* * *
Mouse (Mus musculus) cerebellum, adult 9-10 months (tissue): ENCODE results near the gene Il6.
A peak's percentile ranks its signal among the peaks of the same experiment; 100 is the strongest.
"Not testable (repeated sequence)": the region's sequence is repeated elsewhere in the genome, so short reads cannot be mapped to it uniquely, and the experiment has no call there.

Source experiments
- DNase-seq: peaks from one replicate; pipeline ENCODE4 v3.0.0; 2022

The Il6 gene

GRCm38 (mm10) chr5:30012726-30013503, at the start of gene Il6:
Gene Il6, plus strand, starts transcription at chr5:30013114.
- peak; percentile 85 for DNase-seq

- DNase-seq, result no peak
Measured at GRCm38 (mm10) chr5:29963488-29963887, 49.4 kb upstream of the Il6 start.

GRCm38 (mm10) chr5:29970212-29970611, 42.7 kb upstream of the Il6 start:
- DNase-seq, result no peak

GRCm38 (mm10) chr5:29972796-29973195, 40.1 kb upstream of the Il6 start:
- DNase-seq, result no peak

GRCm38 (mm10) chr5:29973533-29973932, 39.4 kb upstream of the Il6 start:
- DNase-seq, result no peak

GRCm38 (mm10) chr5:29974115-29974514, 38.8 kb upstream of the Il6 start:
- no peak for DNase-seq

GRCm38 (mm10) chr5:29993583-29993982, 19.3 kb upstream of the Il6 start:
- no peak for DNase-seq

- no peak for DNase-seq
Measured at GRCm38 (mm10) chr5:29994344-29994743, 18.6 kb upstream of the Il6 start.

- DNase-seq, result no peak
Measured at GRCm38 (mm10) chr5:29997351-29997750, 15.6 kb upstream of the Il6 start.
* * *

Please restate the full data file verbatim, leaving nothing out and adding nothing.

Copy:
Mouse (Mus musculus) cerebellum, adult 9-10 months (tissue): ENCODE results near the gene Il6.
A peak's percentile ranks its signal among the peaks of the same experiment; 100 is the strongest.
"Not testable (repeated sequence)": the region's sequence is repeated elsewhere in the genome, so short reads cannot be mapped to it uniquely, and the experiment has no call there.

Source experiments
- DNase-seq: peaks from one replicate; pipeline ENCODE4 v3.0.0; 2022

The Il6 gene

GRCm38 (mm10) chr5:30012726-30013503, at the start of gene Il6:
Gene Il6, plus strand, starts transcription at chr5:30013114.
- peak; percentile 85 for DNase-seq

- DNase-seq, result no peak
Measured at GRCm38 (mm10) chr5:29963488-29963887, 49.4 kb upstream of the Il6 start.

GRCm38 (mm10) chr5:29970212-29970611, 42.7 kb upstream of the Il6 start:
- DNase-seq, result no peak

GRCm38 (mm10) chr5:29972796-29973195, 40.1 kb upstream of the Il6 start:
- DNase-seq, result no peak

GRCm38 (mm10) chr5:29973533-29973932, 39.4 kb upstream of the Il6 start:
- DNase-seq, result no peak

GRCm38 (mm10) chr5:29974115-29974514, 38.8 kb upstream of the Il6 start:
- no peak for DNase-seq

GRCm38 (mm10) chr5:29993583-29993982, 19.3 kb upstream of the Il6 start:
- no peak for DNase-seq

- no peak for DNase-seq
Measured at GRCm38 (mm10) chr5:29994344-29994743, 18.6 kb upstream of the Il6 start.

- DNase-seq, result no peak
Measured at GRCm38 (mm10) chr5:29997351-29997750, 15.6 kb upstream of the Il6 start.